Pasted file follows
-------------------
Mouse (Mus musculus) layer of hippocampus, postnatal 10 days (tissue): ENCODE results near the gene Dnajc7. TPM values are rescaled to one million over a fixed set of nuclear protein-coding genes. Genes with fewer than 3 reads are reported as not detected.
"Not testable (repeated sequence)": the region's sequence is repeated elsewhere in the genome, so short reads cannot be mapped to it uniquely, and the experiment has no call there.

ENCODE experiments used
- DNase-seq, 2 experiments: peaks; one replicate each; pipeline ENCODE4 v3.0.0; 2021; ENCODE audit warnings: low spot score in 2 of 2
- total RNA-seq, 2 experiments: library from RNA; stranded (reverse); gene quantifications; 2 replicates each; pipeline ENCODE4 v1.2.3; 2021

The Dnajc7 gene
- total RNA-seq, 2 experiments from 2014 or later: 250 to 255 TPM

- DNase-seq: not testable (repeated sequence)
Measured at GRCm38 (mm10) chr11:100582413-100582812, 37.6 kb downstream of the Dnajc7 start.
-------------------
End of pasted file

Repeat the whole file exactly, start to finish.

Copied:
Mouse (Mus musculus) layer of hippocampus, postnatal 10 days (tissue): ENCODE results near the gene Dnajc7. TPM values are rescaled to one million over a fixed set of nuclear protein-coding genes. Genes with fewer than 3 reads are reported as not detected.
"Not testable (repeated sequence)": the region's sequence is repeated elsewhere in the genome, so short reads cannot be mapped to it uniquely, and the experiment has no call there.

ENCODE experiments used
- DNase-seq, 2 experiments: peaks; one replicate each; pipeline ENCODE4 v3.0.0; 2021; ENCODE audit warnings: low spot score in 2 of 2
- total RNA-seq, 2 experiments: library from RNA; stranded (reverse); gene quantifications; 2 replicates each; pipeline ENCODE4 v1.2.3; 2021

The Dnajc7 gene
- total RNA-seq, 2 experiments from 2014 or later: 250 to 255 TPM

- DNase-seq: not testable (repeated sequence)
Measured at GRCm38 (mm10) chr11:100582413-100582812, 37.6 kb downstream of the Dnajc7 start.